Paradoxology by Krish Kandiah, Free for CAPC Members
Paradoxology provides an apologetic for uncertainty and a defense of discomfort.
I am pleased to announce that as far as I can tell, in the midst of my endeavor I have not found myself to be a video game addict. Though many anticipated typical withdrawal symptoms, I have suffered nothing of the sort. I haven’t even found myself beginning to pick up the controller out of habit. I just stopped. Just as I made clear on the podcast: I can stop if I want.
But do I want to stop? That’s a question for part 5 in this series, in which I’ll lay out some more conclusive thoughts. In the meantime, I am full of thoughts, concerns, and experiences to share with you about what it’s like to give up video games and binge on reading.
It has been four days since the beginning of the experiment, and there have been a number of effects this sudden change of medium has caused. As far as I can tell, almost all of them come from the positive initiative of reading for great lengths of time rather than the negative initiative of giving up video games. If I am feeling the effects of going without video games, they are all wrapped up in and affected by the constant reading. It’s the great flaw of this experiment, but it makes the whole thing a bit more interesting.
First, I should point out that the first major feeling I was aware of as I spent most of my Labor day weekend reading was a distinct sense of being cut off from society. Reading is a highly secluded and anti-social act, which is hilarious since this is often the charge leveled against video games instead. I spent my entire weekend staring at pages that only I was aware of on any level. Even more shocking, I was completely and totally invested in a world of fictional people which bore no real relevance to anyone else around me. At one point early on in Howards End, I attempted to tell my wife about something that was happening in the book. She did her best to care, but her response was tepid in light of my feelings about the whole situation. Later, missing the ability to know what on earth I was so invested in (or perhaps just excited I was reading so much and wanting to support me), she asked me about the book. But I didn’t know what to say. I couldn’t find the right words to do the story justice, except to say that she needed to read it. We could discuss it afterward.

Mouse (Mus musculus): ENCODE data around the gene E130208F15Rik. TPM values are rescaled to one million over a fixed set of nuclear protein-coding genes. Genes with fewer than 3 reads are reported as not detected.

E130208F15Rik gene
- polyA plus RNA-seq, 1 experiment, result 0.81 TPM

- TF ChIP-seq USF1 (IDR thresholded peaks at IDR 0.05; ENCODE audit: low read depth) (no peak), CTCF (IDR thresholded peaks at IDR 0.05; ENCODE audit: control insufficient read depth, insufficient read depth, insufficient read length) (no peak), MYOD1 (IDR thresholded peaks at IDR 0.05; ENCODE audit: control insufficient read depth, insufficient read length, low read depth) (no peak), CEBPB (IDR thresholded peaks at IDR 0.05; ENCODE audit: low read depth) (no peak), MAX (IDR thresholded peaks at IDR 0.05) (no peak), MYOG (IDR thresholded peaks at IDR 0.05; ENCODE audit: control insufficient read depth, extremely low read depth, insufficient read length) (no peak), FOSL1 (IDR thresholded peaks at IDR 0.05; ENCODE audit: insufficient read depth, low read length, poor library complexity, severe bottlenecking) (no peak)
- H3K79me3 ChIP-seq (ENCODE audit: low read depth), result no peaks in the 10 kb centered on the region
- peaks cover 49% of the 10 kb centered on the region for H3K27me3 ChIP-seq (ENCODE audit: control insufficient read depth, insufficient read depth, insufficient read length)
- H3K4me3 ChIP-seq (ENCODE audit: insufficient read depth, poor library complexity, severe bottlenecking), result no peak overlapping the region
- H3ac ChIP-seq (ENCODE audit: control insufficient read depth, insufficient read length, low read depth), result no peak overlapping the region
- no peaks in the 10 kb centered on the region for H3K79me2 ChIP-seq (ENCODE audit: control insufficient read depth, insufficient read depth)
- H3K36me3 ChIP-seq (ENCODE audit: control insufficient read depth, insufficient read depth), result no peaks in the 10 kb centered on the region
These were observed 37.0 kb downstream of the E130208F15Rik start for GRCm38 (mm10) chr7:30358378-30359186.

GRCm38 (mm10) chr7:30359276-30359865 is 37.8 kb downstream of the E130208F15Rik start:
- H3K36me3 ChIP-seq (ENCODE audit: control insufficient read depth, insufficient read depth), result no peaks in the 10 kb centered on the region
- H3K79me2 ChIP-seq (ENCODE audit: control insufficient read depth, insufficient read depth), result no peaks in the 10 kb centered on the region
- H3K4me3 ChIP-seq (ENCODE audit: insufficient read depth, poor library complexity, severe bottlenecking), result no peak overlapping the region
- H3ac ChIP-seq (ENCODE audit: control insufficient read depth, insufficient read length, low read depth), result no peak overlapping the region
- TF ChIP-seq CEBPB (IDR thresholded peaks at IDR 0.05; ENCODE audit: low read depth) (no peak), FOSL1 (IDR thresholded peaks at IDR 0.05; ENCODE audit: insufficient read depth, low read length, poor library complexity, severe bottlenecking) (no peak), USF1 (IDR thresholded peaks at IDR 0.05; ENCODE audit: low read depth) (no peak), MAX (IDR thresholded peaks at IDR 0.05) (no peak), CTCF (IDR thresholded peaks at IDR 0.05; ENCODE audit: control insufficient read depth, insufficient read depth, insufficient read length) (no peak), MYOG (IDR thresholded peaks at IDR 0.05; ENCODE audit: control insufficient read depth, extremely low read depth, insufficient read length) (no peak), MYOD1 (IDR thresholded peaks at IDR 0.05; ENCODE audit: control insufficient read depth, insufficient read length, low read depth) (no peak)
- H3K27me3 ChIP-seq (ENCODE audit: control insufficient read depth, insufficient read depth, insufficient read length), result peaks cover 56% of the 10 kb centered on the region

This frustration is honestly something new to me, and it’s the one thing I miss about video games. If someone were asking about Splosion Man, or Left 4 Dead I could simply say to them, “come over, let’s play it.” But I can’t do that with this incredible book I just read. I am doomed, at least for a little while, to simply enjoy it on my own.
But is “doomed” the right word? After all, if there’s one thing this culture needs (and by culture, I mean “I”), it’s some medium that forces them to sit and reflect on themselves and on other people without distraction. To be wrapped up in themselves, and in God’s conviction and guidance, and to simply think. In other words, to be thoughtful. I believe strongly in community, relationships, and people. But they are serious business, and I hate to be unprepared for it. After reading Howards End, I feel a bit more prepared. No, that’s not right: a lot more prepared.
Now Ben has me reading some book about clocks and the moon and sundials, about which I must say I am struggling to care. Even more frightening, I am being forced to care about them above and beyond people, at least for a couple hours out of my day.
Four more days to go. This is going to be interesting.
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